We all fly as one as Crows hit the MCG
THERE’S nothing quite like grand final week when one of the South Australian teams is playing.
Port Adelaide fans will recall fondly the week leading up to the 2004 grand final. Maybe not 2007 so much.
But no matter the result, the week leading up to the grand final is all about the hope, the expectation, the nerves and the excitement generated by doing what 16 other clubs couldn’t manage - having a chance to fight it out on footy’s grandest stage to claim title of AFL premier.
It’s been a long time between appearances for the Crows, even longer for Richmond.
Having Adelaide in the grand final for the first time since 1998 has given the state a great boost this week.
To even reach the grand final has been a magnificent achievement for the Crows.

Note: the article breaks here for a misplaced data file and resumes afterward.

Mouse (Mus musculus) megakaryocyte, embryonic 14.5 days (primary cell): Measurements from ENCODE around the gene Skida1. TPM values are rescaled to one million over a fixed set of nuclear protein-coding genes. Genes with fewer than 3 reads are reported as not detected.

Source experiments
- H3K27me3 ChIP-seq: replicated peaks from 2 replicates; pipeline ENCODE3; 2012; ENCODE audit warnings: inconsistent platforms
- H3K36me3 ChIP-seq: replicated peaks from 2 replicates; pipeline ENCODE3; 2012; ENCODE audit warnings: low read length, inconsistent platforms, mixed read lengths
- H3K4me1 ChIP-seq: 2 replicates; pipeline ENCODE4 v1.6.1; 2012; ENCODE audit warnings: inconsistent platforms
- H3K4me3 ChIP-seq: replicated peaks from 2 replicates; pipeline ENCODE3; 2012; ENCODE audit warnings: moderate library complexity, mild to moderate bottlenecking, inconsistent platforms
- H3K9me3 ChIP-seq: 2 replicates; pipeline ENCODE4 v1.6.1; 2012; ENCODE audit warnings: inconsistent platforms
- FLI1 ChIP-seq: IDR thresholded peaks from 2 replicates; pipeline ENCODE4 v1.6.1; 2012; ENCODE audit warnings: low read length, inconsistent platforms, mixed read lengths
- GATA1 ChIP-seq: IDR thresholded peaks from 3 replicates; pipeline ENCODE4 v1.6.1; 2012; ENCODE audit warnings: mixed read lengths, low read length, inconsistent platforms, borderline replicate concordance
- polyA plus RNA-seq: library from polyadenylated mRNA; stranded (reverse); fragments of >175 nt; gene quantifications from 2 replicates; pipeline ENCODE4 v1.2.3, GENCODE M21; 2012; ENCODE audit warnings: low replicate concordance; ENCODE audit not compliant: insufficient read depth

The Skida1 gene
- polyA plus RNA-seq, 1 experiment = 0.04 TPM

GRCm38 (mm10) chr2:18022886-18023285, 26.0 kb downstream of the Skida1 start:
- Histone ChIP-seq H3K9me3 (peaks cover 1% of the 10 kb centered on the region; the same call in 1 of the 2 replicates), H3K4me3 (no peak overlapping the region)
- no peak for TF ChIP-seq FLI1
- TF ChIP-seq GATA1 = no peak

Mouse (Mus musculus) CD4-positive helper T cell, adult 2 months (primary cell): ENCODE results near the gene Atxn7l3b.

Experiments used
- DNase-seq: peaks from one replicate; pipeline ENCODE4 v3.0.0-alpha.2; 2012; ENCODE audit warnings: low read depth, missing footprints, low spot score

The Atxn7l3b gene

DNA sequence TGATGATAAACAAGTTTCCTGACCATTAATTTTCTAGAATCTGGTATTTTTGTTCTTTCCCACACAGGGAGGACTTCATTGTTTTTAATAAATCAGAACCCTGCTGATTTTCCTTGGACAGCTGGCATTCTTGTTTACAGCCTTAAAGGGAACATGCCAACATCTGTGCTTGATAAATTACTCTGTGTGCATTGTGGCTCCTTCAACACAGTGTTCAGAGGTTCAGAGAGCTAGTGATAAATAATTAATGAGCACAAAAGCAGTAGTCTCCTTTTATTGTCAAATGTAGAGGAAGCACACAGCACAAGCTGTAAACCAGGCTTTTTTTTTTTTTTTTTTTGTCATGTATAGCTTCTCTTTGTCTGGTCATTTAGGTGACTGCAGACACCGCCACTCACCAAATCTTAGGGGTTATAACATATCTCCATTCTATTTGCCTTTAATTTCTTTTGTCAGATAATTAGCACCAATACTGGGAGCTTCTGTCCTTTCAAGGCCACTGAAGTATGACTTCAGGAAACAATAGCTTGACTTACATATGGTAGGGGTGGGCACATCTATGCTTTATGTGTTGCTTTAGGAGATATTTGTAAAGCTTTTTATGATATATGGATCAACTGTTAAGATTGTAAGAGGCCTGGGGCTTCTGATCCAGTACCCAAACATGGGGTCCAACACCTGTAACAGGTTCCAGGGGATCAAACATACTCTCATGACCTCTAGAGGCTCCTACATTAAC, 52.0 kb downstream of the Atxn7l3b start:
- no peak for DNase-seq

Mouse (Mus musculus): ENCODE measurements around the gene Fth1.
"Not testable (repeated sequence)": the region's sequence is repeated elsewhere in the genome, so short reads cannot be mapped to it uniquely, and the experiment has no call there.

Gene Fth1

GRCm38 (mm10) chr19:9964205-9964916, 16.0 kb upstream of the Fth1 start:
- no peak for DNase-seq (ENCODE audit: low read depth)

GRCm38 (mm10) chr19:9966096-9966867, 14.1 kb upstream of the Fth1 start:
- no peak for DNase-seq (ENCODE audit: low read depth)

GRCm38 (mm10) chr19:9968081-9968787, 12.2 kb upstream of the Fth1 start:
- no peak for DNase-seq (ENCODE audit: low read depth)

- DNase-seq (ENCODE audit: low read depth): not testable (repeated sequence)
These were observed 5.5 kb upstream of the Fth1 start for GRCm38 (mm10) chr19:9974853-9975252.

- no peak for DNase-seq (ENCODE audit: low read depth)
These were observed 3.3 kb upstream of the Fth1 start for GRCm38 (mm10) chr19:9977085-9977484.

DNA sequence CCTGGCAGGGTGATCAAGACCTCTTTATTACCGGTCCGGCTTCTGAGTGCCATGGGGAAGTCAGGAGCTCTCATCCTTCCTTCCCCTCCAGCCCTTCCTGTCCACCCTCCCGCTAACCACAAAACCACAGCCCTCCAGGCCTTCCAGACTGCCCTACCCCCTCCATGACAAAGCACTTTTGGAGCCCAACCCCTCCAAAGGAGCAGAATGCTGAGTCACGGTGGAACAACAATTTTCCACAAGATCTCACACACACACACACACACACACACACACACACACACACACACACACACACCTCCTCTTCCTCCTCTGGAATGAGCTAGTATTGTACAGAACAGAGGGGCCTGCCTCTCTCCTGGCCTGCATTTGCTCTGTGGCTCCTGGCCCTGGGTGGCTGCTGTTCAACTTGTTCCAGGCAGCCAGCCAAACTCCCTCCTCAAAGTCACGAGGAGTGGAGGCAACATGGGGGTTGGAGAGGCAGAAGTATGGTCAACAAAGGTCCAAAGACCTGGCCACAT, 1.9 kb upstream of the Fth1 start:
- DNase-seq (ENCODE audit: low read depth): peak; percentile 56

This is a club and a team that endured terrible darkness in the weeks and months following the death of former coach Phil Walsh in 2015.
It would have been easy for the club to fall apart at that point. Instead under the leadership of chairman Rob Chapman, chief executive Andrew Fagan, captain Taylor Walker and then new coach Don Pyke, the Crows built something remarkable.
Never has a club slogan - we fly as one - seemed more appropriate.
South Australia as a state also has had its hard times. For most of the past decade we have lagged the rest of the nation in an economic sense.
Our unemployment rate, despite a recent downward blip, has remained stubbornly high.
Next month one of the pillars of our economy, Holden, is closing its doors. We have the highest electricity prices and the least reliable energy network.
It’s not all doom and gloom. The submarine project has been won, there is promise in the new solar power project in Port Augusta.
An Adelaide premiership today would provide a wonderful morale lift for the state. Crows fans would stand a little taller, feel a little prouder. All that remains to say is - Go Crows